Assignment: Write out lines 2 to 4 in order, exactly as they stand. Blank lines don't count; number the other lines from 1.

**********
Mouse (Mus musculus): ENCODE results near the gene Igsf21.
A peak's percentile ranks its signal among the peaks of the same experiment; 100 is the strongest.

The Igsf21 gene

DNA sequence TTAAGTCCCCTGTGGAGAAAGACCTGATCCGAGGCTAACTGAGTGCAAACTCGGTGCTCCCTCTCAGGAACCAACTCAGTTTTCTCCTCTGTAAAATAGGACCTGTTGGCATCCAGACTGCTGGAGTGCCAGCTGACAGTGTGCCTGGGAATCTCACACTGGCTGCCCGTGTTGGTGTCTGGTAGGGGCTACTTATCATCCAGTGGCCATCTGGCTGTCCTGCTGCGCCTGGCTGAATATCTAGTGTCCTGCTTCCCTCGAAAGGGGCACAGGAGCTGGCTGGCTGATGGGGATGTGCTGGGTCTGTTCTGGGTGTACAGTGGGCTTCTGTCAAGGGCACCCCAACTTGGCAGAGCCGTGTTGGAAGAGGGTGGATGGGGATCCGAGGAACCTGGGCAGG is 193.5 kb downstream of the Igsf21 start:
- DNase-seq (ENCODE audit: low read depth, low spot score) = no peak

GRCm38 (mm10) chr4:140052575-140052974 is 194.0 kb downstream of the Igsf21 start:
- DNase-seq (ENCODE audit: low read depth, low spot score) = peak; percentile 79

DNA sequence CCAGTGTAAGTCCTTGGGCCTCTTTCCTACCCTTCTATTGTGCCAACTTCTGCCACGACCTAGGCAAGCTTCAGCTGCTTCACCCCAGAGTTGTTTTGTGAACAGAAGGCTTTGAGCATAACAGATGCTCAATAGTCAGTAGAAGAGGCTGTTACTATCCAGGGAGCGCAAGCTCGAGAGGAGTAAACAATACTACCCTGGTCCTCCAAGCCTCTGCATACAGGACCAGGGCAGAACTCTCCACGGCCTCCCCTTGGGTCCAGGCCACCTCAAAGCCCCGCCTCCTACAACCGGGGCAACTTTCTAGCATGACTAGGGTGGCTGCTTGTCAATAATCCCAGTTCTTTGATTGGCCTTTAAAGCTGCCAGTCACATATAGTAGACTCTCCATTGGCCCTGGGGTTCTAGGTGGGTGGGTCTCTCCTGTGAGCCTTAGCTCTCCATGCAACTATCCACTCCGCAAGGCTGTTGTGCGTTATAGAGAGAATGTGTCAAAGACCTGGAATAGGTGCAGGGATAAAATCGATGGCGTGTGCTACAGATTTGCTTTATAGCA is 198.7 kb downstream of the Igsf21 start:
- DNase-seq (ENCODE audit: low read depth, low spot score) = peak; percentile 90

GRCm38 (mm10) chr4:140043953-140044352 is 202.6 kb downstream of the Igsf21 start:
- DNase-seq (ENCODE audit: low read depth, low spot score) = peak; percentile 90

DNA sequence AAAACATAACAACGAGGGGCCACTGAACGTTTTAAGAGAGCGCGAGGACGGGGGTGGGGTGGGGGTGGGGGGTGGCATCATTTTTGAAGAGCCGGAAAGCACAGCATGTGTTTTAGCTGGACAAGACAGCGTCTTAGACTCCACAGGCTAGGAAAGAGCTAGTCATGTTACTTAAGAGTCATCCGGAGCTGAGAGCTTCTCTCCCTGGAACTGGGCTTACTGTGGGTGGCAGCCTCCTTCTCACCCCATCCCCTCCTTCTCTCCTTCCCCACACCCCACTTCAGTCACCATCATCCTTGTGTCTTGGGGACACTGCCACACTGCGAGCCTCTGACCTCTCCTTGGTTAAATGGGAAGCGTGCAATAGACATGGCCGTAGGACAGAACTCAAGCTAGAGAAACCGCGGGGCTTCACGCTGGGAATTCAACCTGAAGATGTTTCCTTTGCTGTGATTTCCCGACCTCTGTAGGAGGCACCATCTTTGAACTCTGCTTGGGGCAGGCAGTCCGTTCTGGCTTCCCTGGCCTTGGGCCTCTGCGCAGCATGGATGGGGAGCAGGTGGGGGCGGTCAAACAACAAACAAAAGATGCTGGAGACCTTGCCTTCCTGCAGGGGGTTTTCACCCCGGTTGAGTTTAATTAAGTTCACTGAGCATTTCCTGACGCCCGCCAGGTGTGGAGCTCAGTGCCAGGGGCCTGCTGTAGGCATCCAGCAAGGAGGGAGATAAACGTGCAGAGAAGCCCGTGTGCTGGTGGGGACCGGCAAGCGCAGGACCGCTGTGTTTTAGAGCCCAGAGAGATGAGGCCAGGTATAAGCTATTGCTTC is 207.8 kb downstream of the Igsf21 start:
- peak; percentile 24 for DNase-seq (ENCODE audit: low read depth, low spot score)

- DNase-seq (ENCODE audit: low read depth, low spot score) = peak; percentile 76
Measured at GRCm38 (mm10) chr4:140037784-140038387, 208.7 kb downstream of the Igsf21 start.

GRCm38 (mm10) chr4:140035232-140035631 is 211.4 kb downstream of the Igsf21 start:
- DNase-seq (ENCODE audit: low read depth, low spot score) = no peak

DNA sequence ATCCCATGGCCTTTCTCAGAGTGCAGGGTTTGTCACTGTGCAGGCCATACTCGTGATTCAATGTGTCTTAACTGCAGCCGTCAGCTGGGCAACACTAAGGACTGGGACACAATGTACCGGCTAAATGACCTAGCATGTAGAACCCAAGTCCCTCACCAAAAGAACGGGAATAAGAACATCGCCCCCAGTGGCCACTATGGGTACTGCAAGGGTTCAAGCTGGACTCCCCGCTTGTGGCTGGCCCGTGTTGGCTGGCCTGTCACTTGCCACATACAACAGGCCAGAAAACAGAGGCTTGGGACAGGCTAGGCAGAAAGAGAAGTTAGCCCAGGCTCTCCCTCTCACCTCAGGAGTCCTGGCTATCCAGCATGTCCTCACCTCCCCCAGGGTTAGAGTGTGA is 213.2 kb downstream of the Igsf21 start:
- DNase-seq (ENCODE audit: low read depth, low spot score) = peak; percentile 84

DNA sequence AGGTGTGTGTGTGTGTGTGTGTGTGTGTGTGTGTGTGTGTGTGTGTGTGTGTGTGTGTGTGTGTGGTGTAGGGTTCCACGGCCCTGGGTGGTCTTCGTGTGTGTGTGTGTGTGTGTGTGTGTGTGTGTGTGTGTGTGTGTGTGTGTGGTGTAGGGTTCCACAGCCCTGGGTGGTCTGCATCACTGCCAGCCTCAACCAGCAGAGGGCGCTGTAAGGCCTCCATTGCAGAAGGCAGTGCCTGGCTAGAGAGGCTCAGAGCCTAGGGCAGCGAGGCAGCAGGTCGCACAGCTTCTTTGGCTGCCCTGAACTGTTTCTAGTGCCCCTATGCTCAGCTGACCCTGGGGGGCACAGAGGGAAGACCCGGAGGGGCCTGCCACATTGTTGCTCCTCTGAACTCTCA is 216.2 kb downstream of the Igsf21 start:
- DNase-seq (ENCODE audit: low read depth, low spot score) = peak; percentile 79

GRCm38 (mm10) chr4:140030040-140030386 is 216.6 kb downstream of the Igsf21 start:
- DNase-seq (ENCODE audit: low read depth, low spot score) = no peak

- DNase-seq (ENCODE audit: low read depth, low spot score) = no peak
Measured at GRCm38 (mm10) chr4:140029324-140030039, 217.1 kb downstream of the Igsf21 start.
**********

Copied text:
A peak's percentile ranks its signal among the peaks of the same experiment; 100 is the strongest.

The Igsf21 gene

DNA sequence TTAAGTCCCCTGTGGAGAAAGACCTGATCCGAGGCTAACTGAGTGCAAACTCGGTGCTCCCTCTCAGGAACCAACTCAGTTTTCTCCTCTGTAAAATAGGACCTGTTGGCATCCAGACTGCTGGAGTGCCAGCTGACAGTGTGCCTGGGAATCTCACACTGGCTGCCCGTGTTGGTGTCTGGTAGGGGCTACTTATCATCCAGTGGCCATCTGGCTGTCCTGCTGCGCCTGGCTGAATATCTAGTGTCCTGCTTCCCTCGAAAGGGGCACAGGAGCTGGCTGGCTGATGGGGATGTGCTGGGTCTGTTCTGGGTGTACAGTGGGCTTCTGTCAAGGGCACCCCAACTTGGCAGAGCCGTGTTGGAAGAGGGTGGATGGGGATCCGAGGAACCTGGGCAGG is 193.5 kb downstream of the Igsf21 start: